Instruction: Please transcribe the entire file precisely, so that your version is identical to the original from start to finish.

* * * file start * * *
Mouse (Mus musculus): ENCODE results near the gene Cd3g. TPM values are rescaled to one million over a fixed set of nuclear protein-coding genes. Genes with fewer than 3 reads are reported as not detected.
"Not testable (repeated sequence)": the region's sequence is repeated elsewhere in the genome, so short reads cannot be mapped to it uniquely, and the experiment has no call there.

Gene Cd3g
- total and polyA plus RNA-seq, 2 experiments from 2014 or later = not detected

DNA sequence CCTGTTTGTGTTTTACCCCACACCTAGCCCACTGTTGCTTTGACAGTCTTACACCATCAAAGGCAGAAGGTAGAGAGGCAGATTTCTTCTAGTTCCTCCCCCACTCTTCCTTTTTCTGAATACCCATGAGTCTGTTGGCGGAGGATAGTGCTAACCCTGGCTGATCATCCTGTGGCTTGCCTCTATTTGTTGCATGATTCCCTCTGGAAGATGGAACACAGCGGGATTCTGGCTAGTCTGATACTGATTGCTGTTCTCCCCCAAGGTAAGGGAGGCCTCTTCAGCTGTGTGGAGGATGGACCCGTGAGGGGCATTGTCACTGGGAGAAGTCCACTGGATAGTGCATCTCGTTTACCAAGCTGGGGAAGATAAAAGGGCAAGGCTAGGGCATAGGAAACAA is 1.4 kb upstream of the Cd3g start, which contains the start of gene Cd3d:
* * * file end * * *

Mouse (Mus musculus): ENCODE results near the gene Cd3g. TPM values are rescaled to one million over a fixed set of nuclear protein-coding genes. Genes with fewer than 3 reads are reported as not detected.
"Not testable (repeated sequence)": the region's sequence is repeated elsewhere in the genome, so short reads cannot be mapped to it uniquely, and the experiment has no call there.

Gene Cd3g
- total and polyA plus RNA-seq, 2 experiments from 2014 or later = not detected

DNA sequence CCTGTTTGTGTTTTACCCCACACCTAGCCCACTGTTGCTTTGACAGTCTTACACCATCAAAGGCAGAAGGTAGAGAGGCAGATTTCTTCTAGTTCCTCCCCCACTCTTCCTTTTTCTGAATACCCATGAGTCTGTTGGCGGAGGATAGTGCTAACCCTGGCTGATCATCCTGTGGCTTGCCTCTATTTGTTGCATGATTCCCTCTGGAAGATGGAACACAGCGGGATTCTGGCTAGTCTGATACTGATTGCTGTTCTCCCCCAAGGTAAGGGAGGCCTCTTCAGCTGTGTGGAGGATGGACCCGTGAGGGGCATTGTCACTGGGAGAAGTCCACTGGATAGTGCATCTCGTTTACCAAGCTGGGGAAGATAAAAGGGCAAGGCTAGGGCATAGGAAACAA is 1.4 kb upstream of the Cd3g start, which contains the start of gene Cd3d: